To: Don Wise, chief executive
From: Paul Servant, assistant chief executive
Re: FT fantastic
Mrs Servant had a little operation recently that required a couple of days in hospital. The kids and I were thrilled and planned our takeaways with care and got out all the Die Hard DVDs.
We thought we'd give the local foundation trust the benefit of our custom for Mrs Servant's treatment. Wow! What a difference foundations make! We pulled up at reception and a smartly uniformed young man hopped in the car - valet parking all inclusive - while another helped Mrs Servant with her bags. We were promptly booked in and a guest comfort co-ordinator showed us to her room. We were told the consultant would give us half an hour to settle in, before stopping by to discuss the operation, and that we could browse the trust's leisure services brochure and the room's multimedia centre while we waited with complimentary coffee.
The consultant arrived in exactly half an hour and we had our discussion on the balcony overlooking the rose garden by the boating lake. He then took us inside for an interactive presentation on our media centre, which fully explained the procedure and was downloadable to our mobile phones and MP3 players. A nurse took Mrs Servant through pre-op checks. She would be unable to eat before her op, but I should feel free to call room service. They recommended the liver.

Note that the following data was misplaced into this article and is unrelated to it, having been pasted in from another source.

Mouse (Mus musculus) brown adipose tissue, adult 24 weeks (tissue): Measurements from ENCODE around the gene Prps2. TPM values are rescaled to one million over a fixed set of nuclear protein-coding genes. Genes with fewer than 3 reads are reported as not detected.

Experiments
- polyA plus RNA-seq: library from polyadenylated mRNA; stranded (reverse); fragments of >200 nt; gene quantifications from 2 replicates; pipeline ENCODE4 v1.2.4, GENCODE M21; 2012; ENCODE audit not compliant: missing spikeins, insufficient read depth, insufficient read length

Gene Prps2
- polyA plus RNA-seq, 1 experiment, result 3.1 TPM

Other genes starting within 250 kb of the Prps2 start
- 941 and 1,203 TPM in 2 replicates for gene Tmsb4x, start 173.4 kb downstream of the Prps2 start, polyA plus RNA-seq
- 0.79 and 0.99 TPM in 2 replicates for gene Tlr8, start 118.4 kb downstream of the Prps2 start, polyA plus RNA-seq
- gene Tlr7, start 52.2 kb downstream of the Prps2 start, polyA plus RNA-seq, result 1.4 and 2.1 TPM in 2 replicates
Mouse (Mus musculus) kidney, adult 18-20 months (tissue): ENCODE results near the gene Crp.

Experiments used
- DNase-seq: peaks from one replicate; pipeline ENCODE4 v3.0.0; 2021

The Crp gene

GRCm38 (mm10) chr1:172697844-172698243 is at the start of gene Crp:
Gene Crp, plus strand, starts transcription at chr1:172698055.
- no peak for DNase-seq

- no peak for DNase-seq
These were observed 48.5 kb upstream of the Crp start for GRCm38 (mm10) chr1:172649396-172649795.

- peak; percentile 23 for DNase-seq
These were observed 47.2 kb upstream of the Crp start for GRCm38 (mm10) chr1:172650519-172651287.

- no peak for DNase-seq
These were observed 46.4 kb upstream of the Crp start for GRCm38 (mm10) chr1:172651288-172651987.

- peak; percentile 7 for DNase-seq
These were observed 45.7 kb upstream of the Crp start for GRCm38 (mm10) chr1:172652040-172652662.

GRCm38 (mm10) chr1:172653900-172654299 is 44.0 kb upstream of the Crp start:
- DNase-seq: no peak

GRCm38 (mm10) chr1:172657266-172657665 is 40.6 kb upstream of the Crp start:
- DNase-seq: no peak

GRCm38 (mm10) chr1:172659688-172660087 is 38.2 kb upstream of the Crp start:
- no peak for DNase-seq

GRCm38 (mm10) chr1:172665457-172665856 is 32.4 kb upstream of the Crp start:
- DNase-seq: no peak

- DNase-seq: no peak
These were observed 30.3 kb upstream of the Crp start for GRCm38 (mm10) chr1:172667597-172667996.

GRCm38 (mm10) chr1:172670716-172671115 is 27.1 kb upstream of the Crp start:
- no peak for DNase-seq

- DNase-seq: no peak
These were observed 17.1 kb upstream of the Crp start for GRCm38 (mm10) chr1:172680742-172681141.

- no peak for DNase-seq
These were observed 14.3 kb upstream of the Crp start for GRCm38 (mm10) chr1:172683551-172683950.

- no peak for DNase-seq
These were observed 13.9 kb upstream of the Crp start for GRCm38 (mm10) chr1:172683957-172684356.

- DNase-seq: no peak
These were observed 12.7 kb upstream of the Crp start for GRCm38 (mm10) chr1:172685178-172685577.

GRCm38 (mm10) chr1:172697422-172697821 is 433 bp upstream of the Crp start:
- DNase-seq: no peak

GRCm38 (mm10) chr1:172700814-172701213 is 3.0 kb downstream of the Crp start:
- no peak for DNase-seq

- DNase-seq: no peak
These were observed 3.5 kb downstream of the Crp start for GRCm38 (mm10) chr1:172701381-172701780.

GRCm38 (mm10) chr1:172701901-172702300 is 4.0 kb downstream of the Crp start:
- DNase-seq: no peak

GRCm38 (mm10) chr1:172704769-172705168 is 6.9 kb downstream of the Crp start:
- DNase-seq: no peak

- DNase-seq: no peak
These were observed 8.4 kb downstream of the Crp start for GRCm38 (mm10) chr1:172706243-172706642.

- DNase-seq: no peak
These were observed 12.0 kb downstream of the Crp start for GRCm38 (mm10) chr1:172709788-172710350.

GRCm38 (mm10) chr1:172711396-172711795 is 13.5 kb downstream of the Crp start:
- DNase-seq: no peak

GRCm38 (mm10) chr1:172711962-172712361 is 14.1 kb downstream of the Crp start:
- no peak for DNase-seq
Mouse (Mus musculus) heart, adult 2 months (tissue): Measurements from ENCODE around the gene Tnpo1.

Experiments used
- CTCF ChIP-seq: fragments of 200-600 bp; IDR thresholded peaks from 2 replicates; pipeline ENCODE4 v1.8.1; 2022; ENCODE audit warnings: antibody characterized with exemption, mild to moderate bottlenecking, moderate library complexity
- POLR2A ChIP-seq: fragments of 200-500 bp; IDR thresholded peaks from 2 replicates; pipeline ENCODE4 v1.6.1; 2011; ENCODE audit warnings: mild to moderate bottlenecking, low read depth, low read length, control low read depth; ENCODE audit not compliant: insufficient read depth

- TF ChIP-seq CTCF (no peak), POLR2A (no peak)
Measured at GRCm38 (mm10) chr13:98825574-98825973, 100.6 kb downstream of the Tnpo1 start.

I then went home and returned later. During the op, I was looked after in the visitors' sensory support suite - massage and facial only£69 - and felt quite refreshed by the time Mrs Servant came round from the anaesthetic. The nurses made her jasmine tea, switched the room's lighting mood manager on and the consultant looked in again twice.
It was too good to be true. I regained consciousness lying in the car park, to find a couple of trust parking attendants giggling over me. I had fainted when I saw the parking charges after dropping Mrs Servant off and been on quite a surreal trip as a result. What have foundation trusts ever done for me? They've put the eff-ing into trusts.